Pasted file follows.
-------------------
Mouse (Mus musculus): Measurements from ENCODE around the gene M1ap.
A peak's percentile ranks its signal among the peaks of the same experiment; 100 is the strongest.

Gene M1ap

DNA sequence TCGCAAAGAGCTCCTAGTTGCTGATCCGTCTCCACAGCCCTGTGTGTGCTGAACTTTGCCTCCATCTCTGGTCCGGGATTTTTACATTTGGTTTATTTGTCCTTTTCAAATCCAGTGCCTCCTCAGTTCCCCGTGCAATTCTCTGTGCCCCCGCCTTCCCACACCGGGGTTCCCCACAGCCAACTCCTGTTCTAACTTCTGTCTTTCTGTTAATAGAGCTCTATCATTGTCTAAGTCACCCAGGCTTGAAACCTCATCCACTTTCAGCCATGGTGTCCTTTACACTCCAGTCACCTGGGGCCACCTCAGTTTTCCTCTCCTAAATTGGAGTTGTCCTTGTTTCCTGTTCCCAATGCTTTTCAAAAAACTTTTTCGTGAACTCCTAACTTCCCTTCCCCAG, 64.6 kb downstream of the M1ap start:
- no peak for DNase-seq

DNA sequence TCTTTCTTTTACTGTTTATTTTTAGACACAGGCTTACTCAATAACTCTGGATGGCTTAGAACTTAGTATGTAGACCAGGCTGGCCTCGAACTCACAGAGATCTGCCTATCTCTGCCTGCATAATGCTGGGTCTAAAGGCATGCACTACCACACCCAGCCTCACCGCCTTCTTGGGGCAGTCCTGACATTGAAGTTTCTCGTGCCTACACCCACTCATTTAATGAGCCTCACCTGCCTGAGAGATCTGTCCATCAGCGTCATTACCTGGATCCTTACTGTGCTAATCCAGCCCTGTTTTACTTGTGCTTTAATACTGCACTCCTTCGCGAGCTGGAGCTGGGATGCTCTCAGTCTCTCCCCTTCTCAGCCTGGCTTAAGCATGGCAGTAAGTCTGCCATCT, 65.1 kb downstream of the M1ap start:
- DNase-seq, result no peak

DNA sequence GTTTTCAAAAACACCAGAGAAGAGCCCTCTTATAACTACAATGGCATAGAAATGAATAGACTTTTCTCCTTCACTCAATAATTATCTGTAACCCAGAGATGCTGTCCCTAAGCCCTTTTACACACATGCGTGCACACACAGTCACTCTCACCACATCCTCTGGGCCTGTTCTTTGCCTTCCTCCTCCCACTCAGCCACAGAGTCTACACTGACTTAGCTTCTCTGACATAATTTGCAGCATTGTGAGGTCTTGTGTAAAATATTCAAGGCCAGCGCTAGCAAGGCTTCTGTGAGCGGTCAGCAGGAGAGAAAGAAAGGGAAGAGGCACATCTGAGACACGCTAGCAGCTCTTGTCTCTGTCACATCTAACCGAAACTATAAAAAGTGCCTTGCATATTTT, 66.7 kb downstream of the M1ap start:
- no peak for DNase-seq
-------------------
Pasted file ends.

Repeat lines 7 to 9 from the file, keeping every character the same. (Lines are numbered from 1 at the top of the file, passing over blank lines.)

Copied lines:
- DNase-seq, result no peak

DNA sequence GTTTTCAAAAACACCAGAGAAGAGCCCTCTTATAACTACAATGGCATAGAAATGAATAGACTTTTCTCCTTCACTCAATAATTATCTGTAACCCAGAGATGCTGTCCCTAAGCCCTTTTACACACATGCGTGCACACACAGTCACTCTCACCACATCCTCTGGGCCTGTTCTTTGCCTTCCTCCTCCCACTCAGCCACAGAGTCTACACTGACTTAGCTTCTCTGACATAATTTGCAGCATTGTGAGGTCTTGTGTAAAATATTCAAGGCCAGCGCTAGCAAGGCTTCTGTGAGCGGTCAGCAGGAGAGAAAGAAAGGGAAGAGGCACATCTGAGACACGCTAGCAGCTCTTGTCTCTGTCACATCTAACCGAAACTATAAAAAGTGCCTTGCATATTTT, 66.7 kb downstream of the M1ap start:
- no peak for DNase-seq